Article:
If you want to determine beyond a shadow of a doubt whether someone’s going to be a great hire, give them an audition project — even before having them speak to other employees on your team. I’m not talking about a generic, abstract problem. I’m talking about a real world, honest-to-God unit of work that you need done right now today on your actual product. It should be something you would give to a current employee, if they weren’t all so busy.”
—Jeff Atwood, Founder of Stack Exchange and Discourse, in “Here’s Why You’re Not Hiring the Best and the Brightest”
“The most significant shift we’ve made is requiring every final candidate to work with us for three to eight weeks on a contract basis. Candidates do real tasks alongside the people they would actually be working with if they had the job. They can work at night or on weekends, so they don’t have to leave their current jobs; most spend 10 to 20 hours a week working with Automattic, although that’s flexible. (Some people take a week’s vacation in order to focus on the tryout, which is another viable option.) The goal is not to have them finish a product or do a set amount of work; it’s to allow us to quickly and efficiently assess whether this would be a mutually beneficial relationship. They can size up Automattic while we evaluate them.
Paying them for their efforts is important; this isn’t about getting work done free. Originally we tried to set hourly pay rates based on what they might earn if they were hired, but that became too complicated. We were almost negotiating what we would pay someone who hadn’t yet received an offer, which didn’t make any sense. To keep it simple, we decided to pay a standard $25 an hour, whether the candidate was hoping to be an engineer or the chief financial officer.”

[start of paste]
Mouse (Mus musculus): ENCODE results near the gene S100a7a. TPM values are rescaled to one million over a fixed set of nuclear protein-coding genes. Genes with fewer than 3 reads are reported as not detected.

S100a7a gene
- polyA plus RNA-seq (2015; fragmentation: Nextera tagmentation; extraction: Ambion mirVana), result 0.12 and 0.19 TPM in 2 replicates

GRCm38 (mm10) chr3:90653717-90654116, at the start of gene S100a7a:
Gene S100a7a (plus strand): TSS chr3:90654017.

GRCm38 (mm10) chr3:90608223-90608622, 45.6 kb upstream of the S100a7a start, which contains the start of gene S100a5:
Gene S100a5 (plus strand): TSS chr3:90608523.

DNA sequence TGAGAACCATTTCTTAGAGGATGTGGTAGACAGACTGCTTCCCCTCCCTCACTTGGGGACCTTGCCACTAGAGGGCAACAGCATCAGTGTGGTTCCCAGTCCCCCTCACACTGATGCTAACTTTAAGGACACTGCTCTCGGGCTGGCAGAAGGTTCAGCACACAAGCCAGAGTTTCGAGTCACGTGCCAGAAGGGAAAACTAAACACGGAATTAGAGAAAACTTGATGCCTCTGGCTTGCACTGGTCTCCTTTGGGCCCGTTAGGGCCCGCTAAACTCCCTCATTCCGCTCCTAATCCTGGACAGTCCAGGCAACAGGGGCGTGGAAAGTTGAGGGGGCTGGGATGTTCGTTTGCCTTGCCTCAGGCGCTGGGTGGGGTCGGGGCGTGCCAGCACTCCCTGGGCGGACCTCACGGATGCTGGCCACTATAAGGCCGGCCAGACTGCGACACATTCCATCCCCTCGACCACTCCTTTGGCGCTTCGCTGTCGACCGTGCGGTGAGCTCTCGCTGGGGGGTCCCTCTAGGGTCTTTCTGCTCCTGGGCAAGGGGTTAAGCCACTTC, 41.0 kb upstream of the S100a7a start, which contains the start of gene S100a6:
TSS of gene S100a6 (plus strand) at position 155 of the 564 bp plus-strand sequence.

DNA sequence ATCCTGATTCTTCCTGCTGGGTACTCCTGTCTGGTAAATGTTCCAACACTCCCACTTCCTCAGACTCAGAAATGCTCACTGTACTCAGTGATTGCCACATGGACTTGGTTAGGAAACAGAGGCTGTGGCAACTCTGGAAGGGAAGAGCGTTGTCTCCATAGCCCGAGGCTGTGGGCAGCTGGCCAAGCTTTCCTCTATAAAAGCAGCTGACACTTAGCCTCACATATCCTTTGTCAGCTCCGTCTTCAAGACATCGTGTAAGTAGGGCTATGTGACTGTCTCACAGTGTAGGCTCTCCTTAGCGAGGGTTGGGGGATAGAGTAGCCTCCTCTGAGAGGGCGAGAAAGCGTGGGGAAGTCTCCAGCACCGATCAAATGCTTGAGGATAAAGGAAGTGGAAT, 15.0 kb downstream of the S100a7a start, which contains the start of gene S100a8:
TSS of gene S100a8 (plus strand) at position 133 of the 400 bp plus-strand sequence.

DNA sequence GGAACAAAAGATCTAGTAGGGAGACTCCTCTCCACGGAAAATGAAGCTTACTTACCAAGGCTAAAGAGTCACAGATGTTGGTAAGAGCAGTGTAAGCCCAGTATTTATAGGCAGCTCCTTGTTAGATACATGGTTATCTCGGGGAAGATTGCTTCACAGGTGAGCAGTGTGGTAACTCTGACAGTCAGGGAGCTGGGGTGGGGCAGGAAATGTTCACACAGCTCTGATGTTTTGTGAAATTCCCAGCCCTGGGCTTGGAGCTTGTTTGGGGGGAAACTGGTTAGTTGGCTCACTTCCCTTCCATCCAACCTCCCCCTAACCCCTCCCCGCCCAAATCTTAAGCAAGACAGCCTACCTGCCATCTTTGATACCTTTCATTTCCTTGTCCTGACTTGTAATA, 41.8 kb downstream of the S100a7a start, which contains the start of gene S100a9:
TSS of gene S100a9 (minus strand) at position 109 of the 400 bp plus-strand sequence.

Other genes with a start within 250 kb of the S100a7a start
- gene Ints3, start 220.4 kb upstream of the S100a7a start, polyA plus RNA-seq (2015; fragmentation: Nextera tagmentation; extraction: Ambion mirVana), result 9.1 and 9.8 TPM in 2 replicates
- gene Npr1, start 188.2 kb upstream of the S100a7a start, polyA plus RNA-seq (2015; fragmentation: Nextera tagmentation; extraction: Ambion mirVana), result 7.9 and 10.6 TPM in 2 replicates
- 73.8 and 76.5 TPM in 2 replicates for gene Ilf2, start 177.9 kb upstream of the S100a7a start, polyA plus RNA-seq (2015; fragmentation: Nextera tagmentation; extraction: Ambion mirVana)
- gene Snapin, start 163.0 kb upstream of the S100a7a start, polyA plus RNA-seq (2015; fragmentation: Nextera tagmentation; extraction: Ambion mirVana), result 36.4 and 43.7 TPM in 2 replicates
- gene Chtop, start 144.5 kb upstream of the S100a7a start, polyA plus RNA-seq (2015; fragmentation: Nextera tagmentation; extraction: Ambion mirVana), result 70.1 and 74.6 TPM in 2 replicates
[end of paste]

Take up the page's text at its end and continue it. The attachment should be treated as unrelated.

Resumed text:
—Matt Mullenweg, Founder and CEO of Automattic, in “The CEO of Automatic on Holding “Auditions” to Build a Strong Team”
What did you do when a manager was absent and you had to make a decision?
(Why it’s important: Virtual employees must be independent to handle the remote work environment.)
What three things have you done within the last 12 months to improve yourself?
(Why it’s important: This speaks to a required drive toward continuous, professional development.)
If you have a problem and don’t know the solution, what do you do?
(Why it’s important: This should reveal potential for independent research and resourcefulness.)
How do you manage working for more than one supervisor?
(Why it’s important: Virtual professionals often must deliver for more than one leader.)